Paul Wheeler poses an interesting question in the Guardian asking why Chicago has more influence?
Both Chicago and Manchester have about 2.8 million people yet Manchester still struggles to punch its weight on the world stage. Paul Wheeler poses the question as to whether this is to do with Greater Manchester's dissipated local government with its 10 councils and chief executives all competing with each other rather than the slim-lined single mayor of Chicago?
Interestingly the BBC's Evan Davis is raising the same issue tonight in his 'Mind the Gap' programme.
Both argue that we need to be less parochial. I think they've got a point, but a better comparison is with the single city council in Birmingham (the UK one). Can it really be said that Greater Manchester is faring badly compared to Birmingham, the UK's largest council? We're probably out-performing Birmingham on every single metric. The problem it seems to me is London, the imperial capital with its insatiable greed and self-regard.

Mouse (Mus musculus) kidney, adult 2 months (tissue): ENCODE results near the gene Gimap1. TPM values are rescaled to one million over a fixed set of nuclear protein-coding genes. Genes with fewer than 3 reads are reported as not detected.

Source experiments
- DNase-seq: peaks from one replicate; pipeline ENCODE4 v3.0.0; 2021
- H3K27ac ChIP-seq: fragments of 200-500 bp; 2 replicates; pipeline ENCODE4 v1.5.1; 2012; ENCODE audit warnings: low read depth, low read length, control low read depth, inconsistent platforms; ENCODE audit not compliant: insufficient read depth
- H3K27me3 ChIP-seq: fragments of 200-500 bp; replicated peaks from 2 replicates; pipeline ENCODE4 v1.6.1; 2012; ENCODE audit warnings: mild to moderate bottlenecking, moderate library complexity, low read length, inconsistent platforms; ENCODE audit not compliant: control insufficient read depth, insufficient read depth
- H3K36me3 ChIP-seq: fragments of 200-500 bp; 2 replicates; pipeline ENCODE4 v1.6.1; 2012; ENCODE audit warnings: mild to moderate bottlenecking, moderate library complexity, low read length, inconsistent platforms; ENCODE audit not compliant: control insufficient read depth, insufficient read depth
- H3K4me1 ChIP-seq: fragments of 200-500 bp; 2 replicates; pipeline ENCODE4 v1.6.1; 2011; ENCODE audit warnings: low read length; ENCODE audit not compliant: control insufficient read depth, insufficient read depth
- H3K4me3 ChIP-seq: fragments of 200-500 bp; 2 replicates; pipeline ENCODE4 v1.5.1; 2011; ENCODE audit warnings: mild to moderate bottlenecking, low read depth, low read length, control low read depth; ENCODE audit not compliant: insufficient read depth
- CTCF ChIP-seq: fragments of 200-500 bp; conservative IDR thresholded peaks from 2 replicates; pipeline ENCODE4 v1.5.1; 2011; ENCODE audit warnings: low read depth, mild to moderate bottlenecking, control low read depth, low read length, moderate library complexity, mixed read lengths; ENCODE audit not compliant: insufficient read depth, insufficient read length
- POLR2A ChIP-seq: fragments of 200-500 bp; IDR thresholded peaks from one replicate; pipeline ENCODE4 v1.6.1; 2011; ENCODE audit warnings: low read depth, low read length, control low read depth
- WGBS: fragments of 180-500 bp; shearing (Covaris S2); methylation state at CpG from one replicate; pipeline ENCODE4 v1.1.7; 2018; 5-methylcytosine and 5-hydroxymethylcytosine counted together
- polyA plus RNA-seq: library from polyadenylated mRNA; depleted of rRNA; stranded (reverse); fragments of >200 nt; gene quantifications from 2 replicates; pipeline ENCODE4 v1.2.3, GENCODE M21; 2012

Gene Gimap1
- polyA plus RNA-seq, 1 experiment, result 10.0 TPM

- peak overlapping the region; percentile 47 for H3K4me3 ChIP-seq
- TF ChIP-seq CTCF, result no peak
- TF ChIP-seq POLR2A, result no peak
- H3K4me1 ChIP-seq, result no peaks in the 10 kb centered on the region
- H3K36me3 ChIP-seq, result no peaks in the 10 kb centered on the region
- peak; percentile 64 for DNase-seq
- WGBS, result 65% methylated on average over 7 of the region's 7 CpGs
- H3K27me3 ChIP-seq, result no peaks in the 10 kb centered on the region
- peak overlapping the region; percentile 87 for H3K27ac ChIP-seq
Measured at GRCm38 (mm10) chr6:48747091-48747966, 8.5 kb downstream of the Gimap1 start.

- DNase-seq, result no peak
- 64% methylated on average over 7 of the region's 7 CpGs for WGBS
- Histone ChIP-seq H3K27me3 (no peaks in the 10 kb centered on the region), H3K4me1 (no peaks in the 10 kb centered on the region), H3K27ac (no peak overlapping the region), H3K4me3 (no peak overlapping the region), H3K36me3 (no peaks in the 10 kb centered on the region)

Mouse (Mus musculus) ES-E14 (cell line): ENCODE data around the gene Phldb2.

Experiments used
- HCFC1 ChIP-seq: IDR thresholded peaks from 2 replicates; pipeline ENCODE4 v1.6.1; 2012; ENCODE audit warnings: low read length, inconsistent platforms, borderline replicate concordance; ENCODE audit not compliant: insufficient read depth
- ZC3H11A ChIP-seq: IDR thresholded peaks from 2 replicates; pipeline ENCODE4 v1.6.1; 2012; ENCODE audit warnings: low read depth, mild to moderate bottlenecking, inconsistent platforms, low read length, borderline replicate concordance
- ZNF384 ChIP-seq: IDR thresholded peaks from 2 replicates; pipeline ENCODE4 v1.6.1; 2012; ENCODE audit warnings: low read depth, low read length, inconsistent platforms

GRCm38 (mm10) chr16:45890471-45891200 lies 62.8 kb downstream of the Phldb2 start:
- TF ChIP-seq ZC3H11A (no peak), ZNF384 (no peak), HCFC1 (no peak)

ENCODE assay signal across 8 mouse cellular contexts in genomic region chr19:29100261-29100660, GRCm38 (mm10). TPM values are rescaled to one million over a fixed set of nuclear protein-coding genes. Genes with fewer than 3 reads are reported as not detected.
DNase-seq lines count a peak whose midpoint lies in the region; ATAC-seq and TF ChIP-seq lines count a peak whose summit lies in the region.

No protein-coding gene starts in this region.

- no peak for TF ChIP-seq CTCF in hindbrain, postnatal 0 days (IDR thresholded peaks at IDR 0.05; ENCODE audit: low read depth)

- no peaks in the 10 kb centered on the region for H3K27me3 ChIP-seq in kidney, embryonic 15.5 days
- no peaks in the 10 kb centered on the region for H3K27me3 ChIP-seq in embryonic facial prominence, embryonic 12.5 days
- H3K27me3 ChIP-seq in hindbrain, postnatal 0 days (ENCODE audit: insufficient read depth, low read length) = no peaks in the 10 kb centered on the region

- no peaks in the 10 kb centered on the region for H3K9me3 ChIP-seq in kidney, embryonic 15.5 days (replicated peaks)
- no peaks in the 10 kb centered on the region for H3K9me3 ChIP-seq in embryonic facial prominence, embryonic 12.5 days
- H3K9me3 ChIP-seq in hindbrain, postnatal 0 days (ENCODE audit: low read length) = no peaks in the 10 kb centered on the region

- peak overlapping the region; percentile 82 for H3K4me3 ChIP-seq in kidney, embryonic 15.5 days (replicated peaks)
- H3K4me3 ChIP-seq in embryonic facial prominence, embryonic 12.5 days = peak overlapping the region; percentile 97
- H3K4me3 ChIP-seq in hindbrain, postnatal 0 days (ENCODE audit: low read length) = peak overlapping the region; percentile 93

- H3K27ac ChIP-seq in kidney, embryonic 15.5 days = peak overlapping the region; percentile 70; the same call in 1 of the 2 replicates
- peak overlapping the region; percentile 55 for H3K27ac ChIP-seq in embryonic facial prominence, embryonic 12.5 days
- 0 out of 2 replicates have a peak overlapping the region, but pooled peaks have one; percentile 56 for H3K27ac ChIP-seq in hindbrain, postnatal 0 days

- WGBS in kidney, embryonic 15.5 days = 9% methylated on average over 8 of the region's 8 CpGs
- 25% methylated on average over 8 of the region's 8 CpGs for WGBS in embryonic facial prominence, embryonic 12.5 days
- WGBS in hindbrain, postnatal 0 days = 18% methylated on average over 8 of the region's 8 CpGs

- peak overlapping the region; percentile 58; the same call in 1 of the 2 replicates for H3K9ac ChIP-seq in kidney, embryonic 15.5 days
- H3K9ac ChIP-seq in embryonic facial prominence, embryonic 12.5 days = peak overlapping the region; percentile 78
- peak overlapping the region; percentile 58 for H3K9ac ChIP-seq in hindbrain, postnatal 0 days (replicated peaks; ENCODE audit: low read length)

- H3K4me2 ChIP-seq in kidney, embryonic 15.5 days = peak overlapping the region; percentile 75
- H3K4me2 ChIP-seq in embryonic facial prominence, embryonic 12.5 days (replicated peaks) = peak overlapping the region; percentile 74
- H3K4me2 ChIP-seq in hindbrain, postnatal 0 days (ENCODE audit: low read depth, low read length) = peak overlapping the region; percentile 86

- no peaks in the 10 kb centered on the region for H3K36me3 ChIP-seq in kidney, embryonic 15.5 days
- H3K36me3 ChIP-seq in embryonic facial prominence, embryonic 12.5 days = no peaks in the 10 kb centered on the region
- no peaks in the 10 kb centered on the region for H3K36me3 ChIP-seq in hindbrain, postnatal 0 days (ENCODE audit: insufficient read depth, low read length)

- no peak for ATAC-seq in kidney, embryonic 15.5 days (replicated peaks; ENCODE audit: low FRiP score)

Personally, as a person who's always lived within the M60, I self define as a 'Manc', yet I've only lived two years of my life within the City Council's boundary. I've never actually called myself a Traffordian; I don't think I've ever met anyone who does. I don't have any sense of loyalty to a place called Trafford; largely because there isn't such a place. It's poignant that the place that calls itself 'The Trafford Centre' is the epitome of marketing insincerity with plastic columns and domes and an identikit retail offer to be found in every regional centre.
Emotionally, I can see no reason not to combine with Manchester. But until Greater Manchester is allowed the same independence as London, I don't see us being able to exert our potential whatever the governance arrangements. Whilst we still have to doff our caps to Whitehall, we're being held back. We won't be allowed to organise public transport, highways, policing (perhaps a good thing considering the Met's performance). If we ever are allowed to perform as a mature city region, there will be an argument for new local government structures, but let's not kid ourselves the 10 councils are the cause of this.
It's London, damn them!